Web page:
The Birdcage Archives

Thursday 31 January 2013

The Ninth

Hello Gentle Reader

Hungarian literature, of late has garnered quite the following and success in the western literary world. Its reputation as a literary canon of (post)-Soviet nightmares, and holocaust grief and guilt, as well as World War II survivors dreams shattered; of disturbing and often violent images; a constant prevalence of a rather bleak outlook, have all subjected the reading population to being moved and awe inspired, by its bleak landscapes and serious inclination for a honest depiction of the human condition in a cold world. There is no socialist realism; nothing that honours the proletariats struggle, in beautiful images and often utopian concepts. However the working class has removed the shackles of bourgeois or the aristocracy is not praised; because it never happened. The social injustices were still prevalent, if not amplified under communist rule. It is gritty and grim; but also metaphysical and abstract; as well as grounded in the constant struggle of the everyday. The consistent conflict of the mundane. Questions that are grounded in reality – such as where ones next meal is coming from; often at times become questions of metaphysical stasis – or lack thereof.

Fernec Barnás novel “The Ninth,” opens with a violent dream that our main protagonist has dreamt of:

“Last night I had a dream, and in it I was brave: three boys were coming toward me as I stood in a clearing. At first I didn’t recognize them, but then I saw that it was Perec and his pals. The shortest one had a hatchet in his hand. I thought they wanted to do that again. Just how I took away the hatchet I do not know, but take it away I did, and then I did what I’d done in my other dream. It happened so fast that this time I didn’t even see any blood, though they must have spilled a lot. Then I waited for the police. . . . When one of the policemen put a hand on my shoulder, the hatchet was still in my hand. Holding it felt good.”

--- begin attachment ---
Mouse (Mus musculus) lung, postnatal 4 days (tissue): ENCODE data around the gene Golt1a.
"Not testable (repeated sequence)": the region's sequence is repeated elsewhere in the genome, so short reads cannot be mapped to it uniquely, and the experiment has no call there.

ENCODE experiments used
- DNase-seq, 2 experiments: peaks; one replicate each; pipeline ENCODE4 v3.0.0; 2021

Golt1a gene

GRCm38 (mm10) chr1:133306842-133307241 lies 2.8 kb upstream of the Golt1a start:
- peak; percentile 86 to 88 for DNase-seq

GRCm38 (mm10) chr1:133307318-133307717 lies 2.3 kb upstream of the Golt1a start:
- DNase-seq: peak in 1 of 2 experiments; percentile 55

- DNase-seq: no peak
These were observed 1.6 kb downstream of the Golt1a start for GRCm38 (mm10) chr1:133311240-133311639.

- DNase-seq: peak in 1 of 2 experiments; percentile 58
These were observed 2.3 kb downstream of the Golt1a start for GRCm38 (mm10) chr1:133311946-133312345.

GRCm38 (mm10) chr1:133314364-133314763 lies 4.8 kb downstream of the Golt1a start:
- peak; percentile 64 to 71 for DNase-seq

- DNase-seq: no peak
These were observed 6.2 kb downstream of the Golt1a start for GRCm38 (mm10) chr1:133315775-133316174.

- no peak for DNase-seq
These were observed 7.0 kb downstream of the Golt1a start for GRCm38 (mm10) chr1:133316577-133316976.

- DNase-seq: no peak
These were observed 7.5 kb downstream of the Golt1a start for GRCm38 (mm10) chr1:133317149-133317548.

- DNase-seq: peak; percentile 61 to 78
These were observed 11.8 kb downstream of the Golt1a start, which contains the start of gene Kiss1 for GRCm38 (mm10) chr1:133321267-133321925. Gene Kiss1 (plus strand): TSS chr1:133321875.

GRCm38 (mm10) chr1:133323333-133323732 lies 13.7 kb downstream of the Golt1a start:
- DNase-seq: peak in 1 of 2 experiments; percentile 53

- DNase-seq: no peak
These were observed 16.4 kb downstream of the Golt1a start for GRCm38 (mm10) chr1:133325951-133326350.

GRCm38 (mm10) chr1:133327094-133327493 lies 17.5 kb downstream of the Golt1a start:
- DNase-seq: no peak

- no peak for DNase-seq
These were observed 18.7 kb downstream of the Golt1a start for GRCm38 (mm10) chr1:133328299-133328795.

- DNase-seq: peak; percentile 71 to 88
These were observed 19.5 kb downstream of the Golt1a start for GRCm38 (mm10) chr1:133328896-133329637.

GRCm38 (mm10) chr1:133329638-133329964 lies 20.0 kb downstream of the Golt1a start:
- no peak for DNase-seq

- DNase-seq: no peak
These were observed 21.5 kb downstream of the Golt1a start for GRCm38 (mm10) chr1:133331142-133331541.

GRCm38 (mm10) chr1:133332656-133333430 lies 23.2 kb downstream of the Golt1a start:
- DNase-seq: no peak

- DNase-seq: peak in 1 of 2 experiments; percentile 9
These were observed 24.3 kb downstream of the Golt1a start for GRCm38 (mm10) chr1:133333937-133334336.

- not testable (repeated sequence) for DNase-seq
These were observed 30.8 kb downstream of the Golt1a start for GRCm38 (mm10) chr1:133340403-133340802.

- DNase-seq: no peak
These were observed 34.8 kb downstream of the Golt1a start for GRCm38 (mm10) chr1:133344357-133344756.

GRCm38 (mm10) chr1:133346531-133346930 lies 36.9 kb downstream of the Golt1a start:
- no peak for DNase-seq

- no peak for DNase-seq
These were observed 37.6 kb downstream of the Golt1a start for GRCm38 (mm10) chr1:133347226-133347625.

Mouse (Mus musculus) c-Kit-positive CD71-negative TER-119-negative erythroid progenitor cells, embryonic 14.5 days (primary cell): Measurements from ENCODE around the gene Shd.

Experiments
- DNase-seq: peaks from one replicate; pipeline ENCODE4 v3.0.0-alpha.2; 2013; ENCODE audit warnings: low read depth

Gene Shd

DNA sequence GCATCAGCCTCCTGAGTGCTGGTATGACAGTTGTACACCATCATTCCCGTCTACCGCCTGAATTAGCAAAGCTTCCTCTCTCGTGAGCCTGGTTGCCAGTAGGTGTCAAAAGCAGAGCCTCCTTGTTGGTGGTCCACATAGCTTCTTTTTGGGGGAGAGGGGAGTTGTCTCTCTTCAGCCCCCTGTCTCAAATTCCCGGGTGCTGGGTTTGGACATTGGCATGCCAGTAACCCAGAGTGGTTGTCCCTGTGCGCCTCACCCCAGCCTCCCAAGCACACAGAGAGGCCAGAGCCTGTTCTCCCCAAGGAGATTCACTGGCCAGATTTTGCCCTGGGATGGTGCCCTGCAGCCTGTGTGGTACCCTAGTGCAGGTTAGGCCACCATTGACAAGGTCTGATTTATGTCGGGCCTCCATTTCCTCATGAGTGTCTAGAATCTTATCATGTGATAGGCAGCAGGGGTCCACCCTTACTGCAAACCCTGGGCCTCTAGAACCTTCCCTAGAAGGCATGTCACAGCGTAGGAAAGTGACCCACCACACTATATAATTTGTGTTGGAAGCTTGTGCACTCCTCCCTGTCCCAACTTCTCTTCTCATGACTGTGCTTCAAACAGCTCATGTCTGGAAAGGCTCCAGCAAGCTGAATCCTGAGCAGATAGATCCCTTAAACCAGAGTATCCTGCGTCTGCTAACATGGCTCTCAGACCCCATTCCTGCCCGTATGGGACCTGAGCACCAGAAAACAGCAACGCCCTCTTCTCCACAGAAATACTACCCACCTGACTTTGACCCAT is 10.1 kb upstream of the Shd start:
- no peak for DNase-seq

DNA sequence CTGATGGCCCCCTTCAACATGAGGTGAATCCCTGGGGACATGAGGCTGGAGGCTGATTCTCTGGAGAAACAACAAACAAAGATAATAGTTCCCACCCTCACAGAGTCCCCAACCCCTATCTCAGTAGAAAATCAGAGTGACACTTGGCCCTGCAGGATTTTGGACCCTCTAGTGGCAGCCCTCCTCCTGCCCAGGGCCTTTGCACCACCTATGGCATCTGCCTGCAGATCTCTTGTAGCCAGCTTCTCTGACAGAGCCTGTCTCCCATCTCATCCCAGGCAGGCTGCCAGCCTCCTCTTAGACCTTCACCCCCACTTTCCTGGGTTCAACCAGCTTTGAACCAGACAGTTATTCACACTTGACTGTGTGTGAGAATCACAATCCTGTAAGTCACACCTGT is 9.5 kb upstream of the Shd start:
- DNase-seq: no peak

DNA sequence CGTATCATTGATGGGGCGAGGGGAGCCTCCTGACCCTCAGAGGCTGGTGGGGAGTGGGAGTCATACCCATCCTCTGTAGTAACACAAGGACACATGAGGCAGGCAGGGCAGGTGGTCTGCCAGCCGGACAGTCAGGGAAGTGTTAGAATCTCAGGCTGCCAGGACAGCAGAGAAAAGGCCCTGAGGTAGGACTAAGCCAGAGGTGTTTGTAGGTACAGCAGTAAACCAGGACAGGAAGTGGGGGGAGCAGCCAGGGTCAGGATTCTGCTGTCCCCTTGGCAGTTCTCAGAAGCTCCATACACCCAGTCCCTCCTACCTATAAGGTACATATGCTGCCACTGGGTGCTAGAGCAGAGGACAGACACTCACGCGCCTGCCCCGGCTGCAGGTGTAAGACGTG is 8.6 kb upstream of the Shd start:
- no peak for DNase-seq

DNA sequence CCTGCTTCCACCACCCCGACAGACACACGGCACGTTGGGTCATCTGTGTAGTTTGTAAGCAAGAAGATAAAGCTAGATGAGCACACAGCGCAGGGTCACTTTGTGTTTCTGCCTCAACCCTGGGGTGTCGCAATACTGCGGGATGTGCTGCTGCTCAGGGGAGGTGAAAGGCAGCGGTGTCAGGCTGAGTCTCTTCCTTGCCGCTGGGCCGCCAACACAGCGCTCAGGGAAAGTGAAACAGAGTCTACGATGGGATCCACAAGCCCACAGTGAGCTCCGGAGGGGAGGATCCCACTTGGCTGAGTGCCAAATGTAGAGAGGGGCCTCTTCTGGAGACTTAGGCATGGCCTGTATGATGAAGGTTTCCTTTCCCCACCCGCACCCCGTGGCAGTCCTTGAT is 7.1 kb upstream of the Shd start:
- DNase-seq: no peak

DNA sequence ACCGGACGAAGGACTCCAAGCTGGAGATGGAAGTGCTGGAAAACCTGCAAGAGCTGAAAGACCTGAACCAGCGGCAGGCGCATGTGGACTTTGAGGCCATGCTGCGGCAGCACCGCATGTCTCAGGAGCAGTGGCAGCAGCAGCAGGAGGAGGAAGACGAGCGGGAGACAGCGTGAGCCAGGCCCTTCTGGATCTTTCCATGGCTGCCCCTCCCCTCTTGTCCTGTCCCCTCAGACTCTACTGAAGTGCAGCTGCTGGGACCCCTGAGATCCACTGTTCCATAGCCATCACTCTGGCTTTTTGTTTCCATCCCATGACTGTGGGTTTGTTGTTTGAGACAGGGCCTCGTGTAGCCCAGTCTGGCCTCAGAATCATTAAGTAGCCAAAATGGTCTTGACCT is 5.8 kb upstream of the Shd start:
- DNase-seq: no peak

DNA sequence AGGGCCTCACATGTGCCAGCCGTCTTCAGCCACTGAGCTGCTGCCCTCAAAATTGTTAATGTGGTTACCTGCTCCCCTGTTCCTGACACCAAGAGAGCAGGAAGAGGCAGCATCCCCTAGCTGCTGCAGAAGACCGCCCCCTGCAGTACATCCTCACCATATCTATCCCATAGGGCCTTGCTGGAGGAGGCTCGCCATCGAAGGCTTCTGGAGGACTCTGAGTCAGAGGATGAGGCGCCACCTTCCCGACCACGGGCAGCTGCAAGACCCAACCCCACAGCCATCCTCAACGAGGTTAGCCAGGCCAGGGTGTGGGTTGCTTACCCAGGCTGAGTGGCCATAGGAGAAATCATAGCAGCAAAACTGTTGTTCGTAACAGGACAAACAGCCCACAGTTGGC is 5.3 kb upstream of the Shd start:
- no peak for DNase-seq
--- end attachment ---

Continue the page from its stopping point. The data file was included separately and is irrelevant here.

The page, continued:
“The Ninth,” is narrated by a child. The ninth child of a family of ten children, and two parents; a mother and a father. This however does work toward the author’s advantage. Writing from the perspective of a child is never easy. It often fails; especially when writing from the perspective of a child, for adults. With a use of simple language and subjectivity of the first person, that often borders on the stream of consciousness; and a clever use of dramatic irony and understatement, Fernec Barnás succeeds, in writing a novel about the true miseries of life under the communist regime from the perception of a young child, who tries to express understanding of a world that resents understanding; all the while not truly be condescending to the narrator.

The stories bones, describes the life of an impoverished large family. With a very cold and distant religiously devote mother, and an entrepreneurial father; who is at his wits end and in direct conflict with the ruling communist regime, because of his ‘capitalist,’ venture, of making devote and sacred religious items, in secret; all of which happens during the Goulash Communist regime in Hungary during the nineteen-sixties. Alienation is furthered by mental as well as learning disabilities, with physical disabilities.